Separating form and content is like separating language and meaning—possible, but artful. It is artful because it cannot be neutral. It cannot be neutral because content can neither be represented without any form at all, nor presented without some influence on how it is read.
In webdesign plaintext is often treated as nonformat, but it is format too—it raises the questions of character sets, markup versus markdown, hard versus soft wraps—it is haunted by carriage returns and line feeds—and displaying it raises the question of monospace or proportional fonts, wrapping or truncating, syntax highlighting, &c. Nonprogramming designers can think of it as nonformat only because they do not have to deal with it directly, just as printers could think of handwriting as nonformat, because it was the stage in the process of printing that they had no responsibility for. But questions of form in plaintext are serious and important for those who have to deal with it directly. (If you think webdesigners are overearnest about grids, you have yet to ask an programmer about whitespace.)
Plaintext permanently enacted what typewriters had already established in practice—the idea of punctuation and capitalization as part of content, not form. In manuscripts punctuation was so often indistinct, and its use so inconsistent between writers, that printers were free to omit, add, or switch points as they pleased. Yet even though writers bred to the age of WYSIWYG use boldface and italics significantly—also underlining, which was once just how writers and typists denoted italics to printers—still, because bold and italic characters are not part of ASCII (the plain text standard set by typists) they are so often unavailable, inconsistently displayed, or subject to sudden disappearance between programs, that they cannot quite gain the status of content.
Of course the phrase—separation of form and content—usually frames as a goal what might be more blatantly put by webdesigners as a command: programmers shall not meddle with design—or put by programmers as a judgment: just get it working, you can figure out the design later.
The phrase is also misleadingly abstract. As used it is meaningful only within a certain scheme: a database contains plaintext which is then filled into a template and served to a browser. This is not the only way it could be done. Quite different architectures are possible. Consider RSS, for example, where there is no browser and no design.
RSS is much closer to the intentions of the web than the web itself is. The fact that the web has any place for designers at all is the result of its abuse. Originally the web consisted of absolutely semantic markup. All pages shared one design—the design they inherited from the operating system being used to view them.
The early dominance of Netscape, however, by rendering pages in a consistent way across all platforms, let us get away with sneaking in the habits of graphic design on paper—the very metaphor of pages suborned it. Then the war between Netscape and Internet Explorer was fought around incompatible features for visual presentation.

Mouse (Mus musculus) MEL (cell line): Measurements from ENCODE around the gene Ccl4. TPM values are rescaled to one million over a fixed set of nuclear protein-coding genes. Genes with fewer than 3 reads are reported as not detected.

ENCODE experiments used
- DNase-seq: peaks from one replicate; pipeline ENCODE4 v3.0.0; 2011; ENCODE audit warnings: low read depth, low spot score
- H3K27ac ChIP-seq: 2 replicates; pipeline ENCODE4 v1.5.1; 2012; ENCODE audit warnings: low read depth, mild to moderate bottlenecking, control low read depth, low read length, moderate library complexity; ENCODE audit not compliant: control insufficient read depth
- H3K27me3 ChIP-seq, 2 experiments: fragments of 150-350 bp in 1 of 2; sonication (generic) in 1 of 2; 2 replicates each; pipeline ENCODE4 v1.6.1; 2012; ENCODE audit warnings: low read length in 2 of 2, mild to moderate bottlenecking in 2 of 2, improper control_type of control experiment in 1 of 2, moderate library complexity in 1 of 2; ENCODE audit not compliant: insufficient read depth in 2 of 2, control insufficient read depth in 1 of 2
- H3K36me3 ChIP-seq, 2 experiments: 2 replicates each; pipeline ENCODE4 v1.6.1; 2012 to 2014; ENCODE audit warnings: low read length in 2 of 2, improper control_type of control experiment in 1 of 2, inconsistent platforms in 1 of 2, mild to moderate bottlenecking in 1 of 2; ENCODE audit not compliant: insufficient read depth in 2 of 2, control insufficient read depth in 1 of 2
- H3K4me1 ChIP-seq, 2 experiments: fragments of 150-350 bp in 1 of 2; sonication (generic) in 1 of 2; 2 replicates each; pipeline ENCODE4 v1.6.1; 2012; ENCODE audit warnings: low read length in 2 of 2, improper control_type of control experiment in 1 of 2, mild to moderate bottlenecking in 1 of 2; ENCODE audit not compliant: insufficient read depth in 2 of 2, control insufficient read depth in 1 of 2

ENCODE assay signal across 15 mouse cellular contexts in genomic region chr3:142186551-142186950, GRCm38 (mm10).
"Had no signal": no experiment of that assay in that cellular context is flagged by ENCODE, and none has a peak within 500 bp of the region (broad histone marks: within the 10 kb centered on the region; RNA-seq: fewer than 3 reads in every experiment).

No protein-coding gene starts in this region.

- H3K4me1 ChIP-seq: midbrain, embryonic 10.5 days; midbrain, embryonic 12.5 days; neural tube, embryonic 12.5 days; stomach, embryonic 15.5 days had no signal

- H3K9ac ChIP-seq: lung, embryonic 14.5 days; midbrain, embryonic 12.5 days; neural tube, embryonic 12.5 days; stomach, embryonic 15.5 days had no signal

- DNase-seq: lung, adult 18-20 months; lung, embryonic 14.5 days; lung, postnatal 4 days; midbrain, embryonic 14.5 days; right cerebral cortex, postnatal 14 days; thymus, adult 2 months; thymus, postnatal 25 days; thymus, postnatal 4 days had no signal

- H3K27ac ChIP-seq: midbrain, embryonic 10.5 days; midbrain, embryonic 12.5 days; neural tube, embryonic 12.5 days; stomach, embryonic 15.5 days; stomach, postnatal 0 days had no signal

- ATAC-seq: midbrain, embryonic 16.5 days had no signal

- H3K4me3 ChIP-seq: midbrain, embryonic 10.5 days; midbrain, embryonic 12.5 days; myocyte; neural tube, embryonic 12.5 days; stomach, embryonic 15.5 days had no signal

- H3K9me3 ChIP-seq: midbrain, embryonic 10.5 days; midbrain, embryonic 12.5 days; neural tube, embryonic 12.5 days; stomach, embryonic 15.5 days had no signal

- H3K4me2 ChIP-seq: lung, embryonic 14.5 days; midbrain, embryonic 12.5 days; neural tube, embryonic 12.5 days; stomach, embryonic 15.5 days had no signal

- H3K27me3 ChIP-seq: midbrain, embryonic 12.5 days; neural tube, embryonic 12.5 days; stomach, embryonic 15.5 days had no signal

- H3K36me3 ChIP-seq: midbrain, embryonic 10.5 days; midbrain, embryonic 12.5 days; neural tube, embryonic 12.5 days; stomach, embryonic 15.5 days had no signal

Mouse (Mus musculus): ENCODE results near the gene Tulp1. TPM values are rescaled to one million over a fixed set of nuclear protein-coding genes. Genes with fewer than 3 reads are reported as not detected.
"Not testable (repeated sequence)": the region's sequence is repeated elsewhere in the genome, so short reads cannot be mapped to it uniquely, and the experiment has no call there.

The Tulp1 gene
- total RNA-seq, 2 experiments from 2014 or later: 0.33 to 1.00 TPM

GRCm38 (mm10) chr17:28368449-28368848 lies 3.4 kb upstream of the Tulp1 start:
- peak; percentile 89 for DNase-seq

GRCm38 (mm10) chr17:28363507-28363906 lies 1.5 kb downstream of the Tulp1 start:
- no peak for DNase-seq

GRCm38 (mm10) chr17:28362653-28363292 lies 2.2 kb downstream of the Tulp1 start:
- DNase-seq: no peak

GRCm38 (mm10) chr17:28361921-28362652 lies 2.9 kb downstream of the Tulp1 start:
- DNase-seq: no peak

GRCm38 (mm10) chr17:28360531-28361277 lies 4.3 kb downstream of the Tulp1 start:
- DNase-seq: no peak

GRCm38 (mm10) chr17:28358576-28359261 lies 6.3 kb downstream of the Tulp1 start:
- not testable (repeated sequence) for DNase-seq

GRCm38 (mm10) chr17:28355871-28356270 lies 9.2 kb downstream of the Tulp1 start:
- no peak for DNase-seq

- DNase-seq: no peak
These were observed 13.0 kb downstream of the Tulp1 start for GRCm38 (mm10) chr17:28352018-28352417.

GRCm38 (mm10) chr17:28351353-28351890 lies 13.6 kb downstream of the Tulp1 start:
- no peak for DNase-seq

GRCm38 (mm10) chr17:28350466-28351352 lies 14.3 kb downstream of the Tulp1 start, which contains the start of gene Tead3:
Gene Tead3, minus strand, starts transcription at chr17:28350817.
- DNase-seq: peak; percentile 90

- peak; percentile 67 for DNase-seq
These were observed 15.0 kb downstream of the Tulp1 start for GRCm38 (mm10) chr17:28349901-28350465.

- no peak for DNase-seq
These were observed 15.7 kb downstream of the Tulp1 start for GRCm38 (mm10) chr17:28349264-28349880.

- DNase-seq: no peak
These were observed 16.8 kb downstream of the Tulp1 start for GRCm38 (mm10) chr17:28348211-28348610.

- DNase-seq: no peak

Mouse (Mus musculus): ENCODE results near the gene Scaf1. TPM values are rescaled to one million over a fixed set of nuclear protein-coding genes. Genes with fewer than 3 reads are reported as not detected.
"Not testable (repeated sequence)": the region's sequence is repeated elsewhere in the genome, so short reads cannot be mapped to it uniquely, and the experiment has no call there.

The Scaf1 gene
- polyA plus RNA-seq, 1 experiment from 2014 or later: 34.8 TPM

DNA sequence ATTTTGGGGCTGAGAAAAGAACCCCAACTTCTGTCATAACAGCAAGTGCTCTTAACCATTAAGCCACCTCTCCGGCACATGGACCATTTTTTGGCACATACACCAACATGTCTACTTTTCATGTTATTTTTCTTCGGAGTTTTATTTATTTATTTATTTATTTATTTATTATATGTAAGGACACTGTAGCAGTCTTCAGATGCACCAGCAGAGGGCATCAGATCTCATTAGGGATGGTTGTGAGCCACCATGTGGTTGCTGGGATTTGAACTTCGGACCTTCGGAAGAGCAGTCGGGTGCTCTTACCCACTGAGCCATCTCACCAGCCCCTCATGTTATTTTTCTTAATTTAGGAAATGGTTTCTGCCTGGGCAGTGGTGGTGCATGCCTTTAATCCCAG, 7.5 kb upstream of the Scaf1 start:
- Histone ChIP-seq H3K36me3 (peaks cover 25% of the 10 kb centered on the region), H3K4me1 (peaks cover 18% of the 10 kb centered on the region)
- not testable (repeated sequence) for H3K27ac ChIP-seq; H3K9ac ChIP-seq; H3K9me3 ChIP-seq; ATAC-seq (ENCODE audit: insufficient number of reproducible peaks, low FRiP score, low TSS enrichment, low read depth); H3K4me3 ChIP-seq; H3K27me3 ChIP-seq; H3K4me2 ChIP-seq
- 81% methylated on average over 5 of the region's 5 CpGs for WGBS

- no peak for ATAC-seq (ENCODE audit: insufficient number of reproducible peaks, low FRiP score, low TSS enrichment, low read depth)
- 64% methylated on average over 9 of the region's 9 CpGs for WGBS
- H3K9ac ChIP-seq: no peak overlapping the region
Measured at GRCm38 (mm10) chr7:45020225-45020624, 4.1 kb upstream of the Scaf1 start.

Eventually all this was reeled back into CSS, but that was a capitulation, not a victory: the idea that the web meant the freedom to design was irreversible.
In current terms, the web was meant to be like Facebook—you put information in and let presentation be handled upstream—but it turned out like Myspace. To call this system separation of form and content is a little disingenuous.
As for the second kind of neutrality: I will use the Ruricolist as an example. Superficially it may appear that the Ruricolist is a blog by accident. The content seems separable from the form. That is true: it is practical to abstract these essays and present them in those other forms; indeed I have printed them in books. Yet the content of the Ruricolist exists because of its form. Only because there exists a form so familiar and flexible as the blog did I feel free to try something unusual.
My object in the design of this blog has always been to keep it as transparent as possible. I chose Blogger as least distinctive of all blog services, Minima as the least distinctive of all blog layouts, and Times New Roman as (to me) the most transparent of all fonts. (True, Georgia has become the look of blogging almost as resistlessly as Computer Modern Roman has become the look of science. But I still notice it; I do not notice Times New Roman at all.)
I have made adjustments to Minima gradually, to make it plainer and more readable (to my easily tired eyes): putting the columns in the golden ratio, opening up the linespacing, imposing an approximation to the traditional typographic scale. And now that Minima is no longer inevitable—I never see new blogs use it—I have replaced the header and markedly increased the font size. I might abandon it altogether if one of Blogger's new layouts has so low a figurative index of refraction.
I could have run the Ruricolist off its own domain; but I chose not to, because independence would mean irrelevance. Here among millions, being unusual just makes me eccentric; off on my own, being unusual would just make me weird. And once I decided on Blogger I was tempted by fancy layouts. With unassuming Minima, I can get away with using semicolons and subclauses, saying withal and writing sovran, and have it seem I refuse to be forbidden any of the resources of the language, I refuse to write down—not that I regret the century I was born in.
Presenting the Ruricolist with, say, Scribe would turn it into an exercise in antiquarianism. Likely it would be more popular on those terms, but they hold no interest for me. Writing an eighteenth century essay series as a blog is the kind of idea that, although clever in itself, gains nothing from actually being done. I wanted to extrapolate the form, not pastiche it.